Q3 & Q4 Malware Trends
‘Tis the season to be wary… Below are some of the most prevalent malware seen in the last half of 2016. Ransomware, PoS malware, Banking Trojans, and Trojan Backdoors, mutated or not, they all deserve our full attention, since their full attention is targeted towards us.
TrickBot – Windows
TrickBot is a banking Trojan targeting Australian banks. Sharing a lot of similarities with Dyre, which terminated its activity in November 2015, TrickBot is a fully operational malware that came out in mid-autumn 2016. TrickBot consists of several layers. The first layer is the crypter, which is used to carry the encrypted payload and conceal it from antivirus detection. The same crypter is also used by malware such as Vawtrak and Cutwail. The second layer is the loader, which figures out whether the system it is being run on a 64- or a 32-bit architecture. Based on this information, the loader decodes the corresponding encrypted resource. The unpacked bot is then mapped to memory. During the first execution of TrickBot it will copy the executable to a new location, run from there, delete the original, and make itself a persistent botnet agent. The bot’s main duties rely on two components: getsysinfo, for harvesting system info, and injectDLL, which injects DLLs in browsers to steal banking credentials.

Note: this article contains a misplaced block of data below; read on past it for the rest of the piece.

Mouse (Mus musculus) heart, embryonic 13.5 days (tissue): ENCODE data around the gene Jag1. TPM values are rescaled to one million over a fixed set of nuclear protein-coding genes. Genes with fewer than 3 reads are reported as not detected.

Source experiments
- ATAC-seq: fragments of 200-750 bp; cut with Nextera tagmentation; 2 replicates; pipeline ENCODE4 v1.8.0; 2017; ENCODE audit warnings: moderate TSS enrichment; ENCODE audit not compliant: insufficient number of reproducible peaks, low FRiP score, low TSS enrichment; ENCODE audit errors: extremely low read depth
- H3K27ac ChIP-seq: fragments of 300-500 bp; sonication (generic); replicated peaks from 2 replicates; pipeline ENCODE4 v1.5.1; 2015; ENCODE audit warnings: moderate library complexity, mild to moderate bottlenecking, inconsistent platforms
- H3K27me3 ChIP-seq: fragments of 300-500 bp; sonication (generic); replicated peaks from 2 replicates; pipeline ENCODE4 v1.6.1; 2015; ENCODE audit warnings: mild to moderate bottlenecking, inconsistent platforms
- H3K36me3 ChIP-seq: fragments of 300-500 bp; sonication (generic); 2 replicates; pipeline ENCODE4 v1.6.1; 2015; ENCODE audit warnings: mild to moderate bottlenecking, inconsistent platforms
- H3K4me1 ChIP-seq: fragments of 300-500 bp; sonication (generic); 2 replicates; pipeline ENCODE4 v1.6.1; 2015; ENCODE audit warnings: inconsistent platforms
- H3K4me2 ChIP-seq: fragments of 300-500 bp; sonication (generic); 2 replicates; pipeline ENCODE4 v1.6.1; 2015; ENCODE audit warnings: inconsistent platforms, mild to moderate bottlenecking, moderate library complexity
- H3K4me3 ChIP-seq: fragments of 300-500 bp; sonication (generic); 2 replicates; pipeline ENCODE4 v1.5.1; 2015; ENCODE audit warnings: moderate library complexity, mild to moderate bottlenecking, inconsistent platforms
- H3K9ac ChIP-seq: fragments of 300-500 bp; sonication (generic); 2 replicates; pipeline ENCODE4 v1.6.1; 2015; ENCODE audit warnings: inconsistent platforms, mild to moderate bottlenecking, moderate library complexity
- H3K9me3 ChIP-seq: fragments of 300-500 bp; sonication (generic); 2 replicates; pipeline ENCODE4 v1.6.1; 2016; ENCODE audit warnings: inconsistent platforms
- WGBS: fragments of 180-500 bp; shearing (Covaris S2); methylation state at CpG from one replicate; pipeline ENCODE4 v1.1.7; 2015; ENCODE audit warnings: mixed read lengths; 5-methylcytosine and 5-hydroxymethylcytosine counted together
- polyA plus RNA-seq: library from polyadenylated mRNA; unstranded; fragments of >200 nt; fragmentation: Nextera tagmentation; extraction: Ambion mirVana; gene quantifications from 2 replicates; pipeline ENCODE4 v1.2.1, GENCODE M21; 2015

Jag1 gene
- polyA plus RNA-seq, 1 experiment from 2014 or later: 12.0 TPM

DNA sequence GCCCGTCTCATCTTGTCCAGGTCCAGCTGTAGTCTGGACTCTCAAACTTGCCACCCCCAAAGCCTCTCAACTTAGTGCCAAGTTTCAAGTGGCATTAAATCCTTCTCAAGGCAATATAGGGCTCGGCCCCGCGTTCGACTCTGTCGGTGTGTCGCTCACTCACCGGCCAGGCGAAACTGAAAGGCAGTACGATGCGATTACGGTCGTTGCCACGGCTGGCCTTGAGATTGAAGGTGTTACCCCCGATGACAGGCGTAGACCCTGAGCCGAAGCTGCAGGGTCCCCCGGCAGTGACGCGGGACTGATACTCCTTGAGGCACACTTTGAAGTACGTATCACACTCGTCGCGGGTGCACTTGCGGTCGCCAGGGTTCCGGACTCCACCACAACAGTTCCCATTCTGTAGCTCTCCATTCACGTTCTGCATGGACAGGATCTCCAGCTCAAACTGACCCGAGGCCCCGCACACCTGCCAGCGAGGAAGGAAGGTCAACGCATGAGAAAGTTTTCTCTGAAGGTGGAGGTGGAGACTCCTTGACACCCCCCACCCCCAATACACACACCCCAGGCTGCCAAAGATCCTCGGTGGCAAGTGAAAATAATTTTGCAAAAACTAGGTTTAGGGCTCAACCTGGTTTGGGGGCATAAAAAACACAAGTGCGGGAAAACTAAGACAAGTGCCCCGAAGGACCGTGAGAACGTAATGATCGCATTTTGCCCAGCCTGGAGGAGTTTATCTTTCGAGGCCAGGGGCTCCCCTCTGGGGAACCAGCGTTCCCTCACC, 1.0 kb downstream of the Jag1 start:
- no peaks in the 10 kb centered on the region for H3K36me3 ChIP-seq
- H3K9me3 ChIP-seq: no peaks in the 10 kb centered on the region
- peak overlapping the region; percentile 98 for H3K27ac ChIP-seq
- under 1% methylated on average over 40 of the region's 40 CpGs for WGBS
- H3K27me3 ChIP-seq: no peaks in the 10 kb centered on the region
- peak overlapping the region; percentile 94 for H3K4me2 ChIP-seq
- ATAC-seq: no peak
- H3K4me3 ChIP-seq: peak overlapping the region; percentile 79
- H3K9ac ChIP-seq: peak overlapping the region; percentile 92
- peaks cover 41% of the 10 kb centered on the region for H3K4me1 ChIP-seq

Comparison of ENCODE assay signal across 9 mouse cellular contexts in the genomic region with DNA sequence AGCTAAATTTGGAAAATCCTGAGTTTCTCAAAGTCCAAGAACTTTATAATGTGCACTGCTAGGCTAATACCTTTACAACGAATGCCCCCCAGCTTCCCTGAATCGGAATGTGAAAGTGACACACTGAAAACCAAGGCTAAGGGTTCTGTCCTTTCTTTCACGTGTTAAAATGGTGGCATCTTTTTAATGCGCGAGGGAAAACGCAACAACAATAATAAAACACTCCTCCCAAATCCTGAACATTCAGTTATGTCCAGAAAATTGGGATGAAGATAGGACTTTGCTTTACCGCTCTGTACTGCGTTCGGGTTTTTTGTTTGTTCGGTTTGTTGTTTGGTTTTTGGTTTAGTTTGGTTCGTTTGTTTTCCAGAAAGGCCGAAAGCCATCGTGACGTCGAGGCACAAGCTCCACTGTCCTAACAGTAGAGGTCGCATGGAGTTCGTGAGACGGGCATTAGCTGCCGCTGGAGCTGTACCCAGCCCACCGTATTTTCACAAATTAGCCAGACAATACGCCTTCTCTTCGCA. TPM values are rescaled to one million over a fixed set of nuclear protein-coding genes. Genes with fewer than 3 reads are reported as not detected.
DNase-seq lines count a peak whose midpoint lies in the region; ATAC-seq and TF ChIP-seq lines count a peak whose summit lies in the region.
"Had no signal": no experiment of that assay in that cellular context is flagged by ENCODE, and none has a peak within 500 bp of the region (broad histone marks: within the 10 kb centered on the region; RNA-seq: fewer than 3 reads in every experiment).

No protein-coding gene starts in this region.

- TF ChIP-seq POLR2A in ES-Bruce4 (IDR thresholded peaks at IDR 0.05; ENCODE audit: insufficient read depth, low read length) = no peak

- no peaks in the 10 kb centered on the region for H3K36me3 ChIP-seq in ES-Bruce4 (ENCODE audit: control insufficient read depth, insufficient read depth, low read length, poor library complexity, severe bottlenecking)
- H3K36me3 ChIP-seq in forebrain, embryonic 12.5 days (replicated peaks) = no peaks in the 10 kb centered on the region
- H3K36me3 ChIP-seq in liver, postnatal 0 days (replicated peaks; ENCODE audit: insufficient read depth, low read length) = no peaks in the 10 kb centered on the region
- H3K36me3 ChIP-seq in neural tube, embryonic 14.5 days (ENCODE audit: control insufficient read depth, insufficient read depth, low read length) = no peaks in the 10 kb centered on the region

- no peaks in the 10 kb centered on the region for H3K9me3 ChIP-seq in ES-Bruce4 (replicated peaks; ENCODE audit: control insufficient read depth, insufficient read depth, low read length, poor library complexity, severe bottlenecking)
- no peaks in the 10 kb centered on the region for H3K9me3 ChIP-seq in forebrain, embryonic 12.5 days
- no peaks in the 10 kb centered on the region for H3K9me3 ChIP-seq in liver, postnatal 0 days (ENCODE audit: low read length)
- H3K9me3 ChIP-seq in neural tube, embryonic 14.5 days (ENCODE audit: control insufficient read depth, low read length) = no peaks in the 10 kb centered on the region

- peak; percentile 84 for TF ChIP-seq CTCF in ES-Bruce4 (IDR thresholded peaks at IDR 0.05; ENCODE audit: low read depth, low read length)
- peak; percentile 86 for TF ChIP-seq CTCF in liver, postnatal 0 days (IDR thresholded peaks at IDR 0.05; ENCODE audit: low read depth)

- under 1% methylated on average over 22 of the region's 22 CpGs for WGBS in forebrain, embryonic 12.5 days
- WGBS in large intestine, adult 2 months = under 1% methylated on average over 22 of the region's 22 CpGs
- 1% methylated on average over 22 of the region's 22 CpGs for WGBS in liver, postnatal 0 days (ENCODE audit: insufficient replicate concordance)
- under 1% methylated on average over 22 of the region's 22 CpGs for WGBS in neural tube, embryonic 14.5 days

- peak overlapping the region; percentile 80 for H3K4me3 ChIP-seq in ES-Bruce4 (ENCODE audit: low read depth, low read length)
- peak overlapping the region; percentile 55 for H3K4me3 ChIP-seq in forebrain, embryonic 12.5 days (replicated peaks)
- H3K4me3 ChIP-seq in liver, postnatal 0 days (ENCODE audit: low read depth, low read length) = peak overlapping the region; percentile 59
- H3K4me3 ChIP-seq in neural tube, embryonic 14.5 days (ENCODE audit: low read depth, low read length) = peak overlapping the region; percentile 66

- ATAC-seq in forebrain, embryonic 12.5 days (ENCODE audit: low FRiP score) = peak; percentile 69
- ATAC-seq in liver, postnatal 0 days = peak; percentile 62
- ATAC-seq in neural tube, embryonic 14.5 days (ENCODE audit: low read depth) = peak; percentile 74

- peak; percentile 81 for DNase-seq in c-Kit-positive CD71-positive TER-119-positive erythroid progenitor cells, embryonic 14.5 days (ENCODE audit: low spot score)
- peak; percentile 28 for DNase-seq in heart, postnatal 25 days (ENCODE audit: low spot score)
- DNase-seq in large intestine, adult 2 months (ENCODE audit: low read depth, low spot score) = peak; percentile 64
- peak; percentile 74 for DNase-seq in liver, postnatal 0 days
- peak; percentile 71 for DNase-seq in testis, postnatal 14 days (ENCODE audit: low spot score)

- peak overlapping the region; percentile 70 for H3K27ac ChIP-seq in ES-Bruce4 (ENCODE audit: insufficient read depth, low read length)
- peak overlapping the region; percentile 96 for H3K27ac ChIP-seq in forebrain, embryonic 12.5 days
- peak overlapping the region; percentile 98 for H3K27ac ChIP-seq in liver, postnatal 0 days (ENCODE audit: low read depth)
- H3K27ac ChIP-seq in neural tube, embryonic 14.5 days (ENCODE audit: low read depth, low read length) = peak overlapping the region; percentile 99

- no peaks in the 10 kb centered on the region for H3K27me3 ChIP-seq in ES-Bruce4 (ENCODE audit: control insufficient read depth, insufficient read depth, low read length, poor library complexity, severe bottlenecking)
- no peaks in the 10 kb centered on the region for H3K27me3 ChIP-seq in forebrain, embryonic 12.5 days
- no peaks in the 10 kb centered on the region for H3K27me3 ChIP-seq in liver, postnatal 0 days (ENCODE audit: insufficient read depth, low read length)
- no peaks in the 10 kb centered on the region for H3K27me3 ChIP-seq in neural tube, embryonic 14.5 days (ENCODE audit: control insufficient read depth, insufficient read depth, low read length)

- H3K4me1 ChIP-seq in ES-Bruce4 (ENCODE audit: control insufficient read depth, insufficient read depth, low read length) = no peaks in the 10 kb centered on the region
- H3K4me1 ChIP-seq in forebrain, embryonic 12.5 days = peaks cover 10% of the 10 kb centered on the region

Ramnit – Windows
Ramnit didn’t die, it mutated into a new banking Trojan. Ramnit began its activity in 2010 as a self-replicating worm that mutated through the years, borrowing code from other malware. After infection, it scans files that have interesting keywords, such as “wallet,” “passwords,” or the names of the targeted banks. Ramnit uses malvertising and malware-laden spam for distribution, though it is also deployed in popular exploit kits, such as Angler.